One of the six heretical teachers contemporaneous with the Buddha. He held ¹ that there is no cause, either ultimate or remote, for the depravity of beings or for their rectitude. The attainment of any given condition or character does not depend either on one’s own acts, nor on the acts of another, nor on human effort. There is no such thing as power or energy, human strength or human vigour. All beings (sattā), all lives (pānā), all existent things (bhūtā), all living substances (jīvā),² are bent this way and that by their fate, by the necessary conditions of the class to which they belong, by their individual nature; it is according to their position in one or other of the six classes (abhijāti) that they experience ease or pain. There are fourteen hundred thousands of principle genera or species (pamukhayoniyo), again six thousand others and again six hundred. There are five hundred kinds of kamma — there are sixty-
There are eighty-
Makkhali’s views as given in the Buddhist books are difficult to understand, the Commentators themselves finding it a hopeless task. He seems to have believed in infinite gradations of existence; in his view, each individual thing has eternal existence, if not individually, at least in type. He evidently had definite conceptions of numerous grades of beings, celestial, infernal and mundane, as also of the infinity of time and the recurrent cycles of existence. He seems to have conceived the world as a system in which everything has a place and a function assigned to it, a system in which chance has no place and which admits of no other cause whatever, of the depravity or purity of beings, but that which is implied in the word Fate or Destiny (niyati). All types of things and all species of beings, however, are individually capable of transformation that is of elevation or degradation in type. His theory of purification through transmigration (saṃsārasuddhi) probably meant perfection through transformation (parinatā) — transformation which implies not only the process of constant change, but also a fixed orderly mode of progression and retrogression. All things must, in course of time, attain perfection (for a discussion on Makkhali and his doctrines see Barua: Pre-
According to the books, the Buddha considered Makkhali as the most dangerous of the heretical teachers: “I know not of any other single person fraught with such loss to many folk, such discomfort, such sorrow to gods and men, as Makkhali, the infatuate (A.i.33). The Buddha also considered his view the meanest — just as the hair-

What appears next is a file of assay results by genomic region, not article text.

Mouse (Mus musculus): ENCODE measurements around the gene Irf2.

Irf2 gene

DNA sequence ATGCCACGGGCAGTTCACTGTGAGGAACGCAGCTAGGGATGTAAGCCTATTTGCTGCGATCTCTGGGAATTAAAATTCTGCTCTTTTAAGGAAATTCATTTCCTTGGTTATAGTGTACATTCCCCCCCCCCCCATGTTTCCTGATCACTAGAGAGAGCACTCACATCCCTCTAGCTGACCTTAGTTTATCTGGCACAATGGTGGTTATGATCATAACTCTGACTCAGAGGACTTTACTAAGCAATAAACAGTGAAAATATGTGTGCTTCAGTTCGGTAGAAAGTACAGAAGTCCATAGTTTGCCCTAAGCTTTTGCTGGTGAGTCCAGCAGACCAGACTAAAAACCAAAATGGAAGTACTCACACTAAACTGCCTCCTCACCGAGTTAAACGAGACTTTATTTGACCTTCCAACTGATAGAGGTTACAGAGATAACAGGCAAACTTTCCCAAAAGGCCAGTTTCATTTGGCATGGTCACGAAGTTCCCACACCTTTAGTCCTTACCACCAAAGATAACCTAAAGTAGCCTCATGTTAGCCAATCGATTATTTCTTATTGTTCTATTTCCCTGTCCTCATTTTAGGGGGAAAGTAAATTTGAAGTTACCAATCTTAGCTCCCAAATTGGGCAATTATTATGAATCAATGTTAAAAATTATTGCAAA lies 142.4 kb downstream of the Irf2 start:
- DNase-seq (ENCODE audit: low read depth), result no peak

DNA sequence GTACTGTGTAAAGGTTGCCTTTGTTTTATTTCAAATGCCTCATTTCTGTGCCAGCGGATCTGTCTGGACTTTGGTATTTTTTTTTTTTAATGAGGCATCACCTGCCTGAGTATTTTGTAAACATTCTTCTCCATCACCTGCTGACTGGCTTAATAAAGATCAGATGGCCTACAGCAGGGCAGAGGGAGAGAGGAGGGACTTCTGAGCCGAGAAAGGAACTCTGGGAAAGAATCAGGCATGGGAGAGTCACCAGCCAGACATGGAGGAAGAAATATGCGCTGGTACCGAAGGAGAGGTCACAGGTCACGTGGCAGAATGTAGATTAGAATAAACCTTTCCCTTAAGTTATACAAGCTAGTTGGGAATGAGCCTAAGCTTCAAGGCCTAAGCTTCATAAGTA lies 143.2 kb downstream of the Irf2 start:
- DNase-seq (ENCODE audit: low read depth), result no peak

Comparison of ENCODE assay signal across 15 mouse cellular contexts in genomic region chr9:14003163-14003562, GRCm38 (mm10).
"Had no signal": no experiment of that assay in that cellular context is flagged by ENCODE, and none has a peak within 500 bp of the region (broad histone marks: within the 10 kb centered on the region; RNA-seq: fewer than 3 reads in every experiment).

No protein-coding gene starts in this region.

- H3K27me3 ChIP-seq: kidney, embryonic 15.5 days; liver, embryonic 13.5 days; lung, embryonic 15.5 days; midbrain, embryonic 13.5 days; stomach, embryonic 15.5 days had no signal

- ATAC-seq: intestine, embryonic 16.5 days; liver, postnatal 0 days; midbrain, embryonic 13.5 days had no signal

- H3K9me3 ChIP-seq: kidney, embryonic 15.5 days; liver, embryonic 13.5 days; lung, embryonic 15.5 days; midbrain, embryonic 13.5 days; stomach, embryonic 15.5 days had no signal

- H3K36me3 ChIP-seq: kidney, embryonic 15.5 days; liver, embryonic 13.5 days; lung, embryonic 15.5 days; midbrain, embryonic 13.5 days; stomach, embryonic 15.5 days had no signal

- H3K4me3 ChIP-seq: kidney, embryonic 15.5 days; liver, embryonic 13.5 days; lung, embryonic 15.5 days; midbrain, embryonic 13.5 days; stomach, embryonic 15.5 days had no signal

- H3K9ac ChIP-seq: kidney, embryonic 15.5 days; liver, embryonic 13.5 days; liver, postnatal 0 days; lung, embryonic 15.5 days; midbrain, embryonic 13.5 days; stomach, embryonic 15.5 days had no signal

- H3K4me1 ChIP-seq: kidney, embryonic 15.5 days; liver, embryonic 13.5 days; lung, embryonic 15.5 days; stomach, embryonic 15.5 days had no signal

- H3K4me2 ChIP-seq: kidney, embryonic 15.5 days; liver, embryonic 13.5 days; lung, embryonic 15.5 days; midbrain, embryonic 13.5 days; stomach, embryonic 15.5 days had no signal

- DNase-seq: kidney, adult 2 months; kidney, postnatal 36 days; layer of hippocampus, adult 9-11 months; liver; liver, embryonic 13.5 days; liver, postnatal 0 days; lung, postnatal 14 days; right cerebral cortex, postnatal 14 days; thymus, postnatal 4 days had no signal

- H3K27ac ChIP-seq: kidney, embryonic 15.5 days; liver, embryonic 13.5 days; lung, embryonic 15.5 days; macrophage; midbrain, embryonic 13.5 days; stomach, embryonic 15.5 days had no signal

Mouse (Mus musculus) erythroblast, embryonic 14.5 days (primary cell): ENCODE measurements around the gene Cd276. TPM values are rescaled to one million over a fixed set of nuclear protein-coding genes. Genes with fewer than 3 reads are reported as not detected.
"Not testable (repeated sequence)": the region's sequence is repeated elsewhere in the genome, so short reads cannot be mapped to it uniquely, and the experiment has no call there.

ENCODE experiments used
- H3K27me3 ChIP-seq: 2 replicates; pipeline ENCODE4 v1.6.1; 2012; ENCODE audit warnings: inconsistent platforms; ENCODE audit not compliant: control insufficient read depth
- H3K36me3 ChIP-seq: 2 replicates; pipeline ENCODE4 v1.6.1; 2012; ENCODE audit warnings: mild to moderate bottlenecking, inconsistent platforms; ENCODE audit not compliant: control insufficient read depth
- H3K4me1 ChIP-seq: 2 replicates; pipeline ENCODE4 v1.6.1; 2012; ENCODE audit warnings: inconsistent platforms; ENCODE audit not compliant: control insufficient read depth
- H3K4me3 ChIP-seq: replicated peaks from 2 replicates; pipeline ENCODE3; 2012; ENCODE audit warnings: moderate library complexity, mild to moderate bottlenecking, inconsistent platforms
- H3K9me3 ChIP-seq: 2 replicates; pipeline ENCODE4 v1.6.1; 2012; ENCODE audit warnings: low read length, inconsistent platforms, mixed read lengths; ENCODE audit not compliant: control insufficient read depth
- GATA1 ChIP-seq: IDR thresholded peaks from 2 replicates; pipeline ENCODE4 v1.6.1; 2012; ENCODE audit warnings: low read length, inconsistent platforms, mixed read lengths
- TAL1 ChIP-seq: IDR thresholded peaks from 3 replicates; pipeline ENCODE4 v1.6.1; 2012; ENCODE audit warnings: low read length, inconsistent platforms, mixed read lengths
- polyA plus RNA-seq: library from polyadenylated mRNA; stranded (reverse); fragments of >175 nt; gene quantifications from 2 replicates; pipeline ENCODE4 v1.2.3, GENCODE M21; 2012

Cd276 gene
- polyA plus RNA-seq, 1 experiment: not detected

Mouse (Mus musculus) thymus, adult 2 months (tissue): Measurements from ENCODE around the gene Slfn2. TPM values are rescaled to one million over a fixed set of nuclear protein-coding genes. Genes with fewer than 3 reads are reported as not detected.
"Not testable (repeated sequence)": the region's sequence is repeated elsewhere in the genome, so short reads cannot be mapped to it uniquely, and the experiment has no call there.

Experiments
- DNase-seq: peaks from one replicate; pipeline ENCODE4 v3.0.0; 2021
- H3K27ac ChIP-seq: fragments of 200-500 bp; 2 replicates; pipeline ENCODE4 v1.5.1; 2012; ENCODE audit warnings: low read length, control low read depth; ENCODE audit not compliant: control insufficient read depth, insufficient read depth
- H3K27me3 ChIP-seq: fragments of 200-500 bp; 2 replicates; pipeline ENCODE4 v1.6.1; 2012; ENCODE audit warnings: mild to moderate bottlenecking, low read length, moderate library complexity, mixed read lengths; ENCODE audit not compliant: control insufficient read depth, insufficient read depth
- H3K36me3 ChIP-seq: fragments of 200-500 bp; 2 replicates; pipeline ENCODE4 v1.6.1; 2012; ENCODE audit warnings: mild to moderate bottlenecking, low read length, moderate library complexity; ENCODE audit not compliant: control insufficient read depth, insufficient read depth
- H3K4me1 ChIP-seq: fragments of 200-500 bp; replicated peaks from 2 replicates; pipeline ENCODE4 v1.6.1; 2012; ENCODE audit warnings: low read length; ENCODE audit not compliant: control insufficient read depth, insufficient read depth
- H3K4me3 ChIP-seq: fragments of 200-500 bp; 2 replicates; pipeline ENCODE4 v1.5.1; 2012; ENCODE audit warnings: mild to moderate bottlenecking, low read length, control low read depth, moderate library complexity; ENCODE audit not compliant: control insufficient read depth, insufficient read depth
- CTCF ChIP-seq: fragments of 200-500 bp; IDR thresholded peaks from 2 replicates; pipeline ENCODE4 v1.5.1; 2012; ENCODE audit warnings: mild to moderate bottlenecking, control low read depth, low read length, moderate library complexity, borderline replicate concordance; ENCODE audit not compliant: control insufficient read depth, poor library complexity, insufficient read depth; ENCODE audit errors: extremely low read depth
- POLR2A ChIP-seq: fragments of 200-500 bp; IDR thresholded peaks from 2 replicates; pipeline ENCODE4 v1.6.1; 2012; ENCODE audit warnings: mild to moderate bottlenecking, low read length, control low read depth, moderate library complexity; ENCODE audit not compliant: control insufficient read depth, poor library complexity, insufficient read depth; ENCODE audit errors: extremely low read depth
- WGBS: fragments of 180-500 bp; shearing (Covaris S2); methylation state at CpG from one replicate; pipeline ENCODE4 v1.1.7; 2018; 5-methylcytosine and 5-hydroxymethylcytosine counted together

Very little is known of the name and the life of Makkhali. The Buddhist records call him Makkhali Gosāla. Buddhaghosa explains (DA.i.143 f; MA.i.422) that he was once employed as a servant; one day, while carrying an oil-
The philosopher’s true name (Barua, op.cit., 298) seems to have been Maskarin, the Jaina Prakrit form of which is Maṅkhali and the Pāḷi form Makkhali. “Maskarin” is explained by Pāṇinī (VI.i.154) as “one who carries a bamboo staff” (maskara). A Maskarin is also known as Ekadandin. According to Patañjali (Mahābhāsya iii.96), the name indicates a School of Wanderers who were called Maskarins, not so much because they carried a bamboo staff as because they denied the freedom of the will. The Maskarins were thus fatalists or determinists.
¹ D.i.53 f. Makkhali, his views, and his followers are also referred to at M.i.231, 238, 483, 516 f; S.i.66, 68; iii.211; iv.398; A.i.33 f., 286; iii.276, 384; also J.i.493, 509; S.iii.69 ascribes the first portion of the account of Makkhali’s views (as given in D.i.53) — that there is no cause, no reason for depravity or purity — to Pūraṇa Kassapa. A.i.286 apparently confounds Makkhali with Ajita Kesakambala, and A.iii.383 f. represents Pūraṇa Kassapa as though he were a disciple of Makkhali.
² Buddhaghosa (DA.i.160 ﬀ.) gives details of these four classes showing how they are meant to include all that has life on this earth, from men down to plants. However, the explanation is very confused and makes the terms by no means mutually exclusive.
³ Buddhaghosa gives them as infancy, playtime, trial time, erect time, learning time, ascetic time, prophet time, and prostrate time, with (very necessary) comments on each.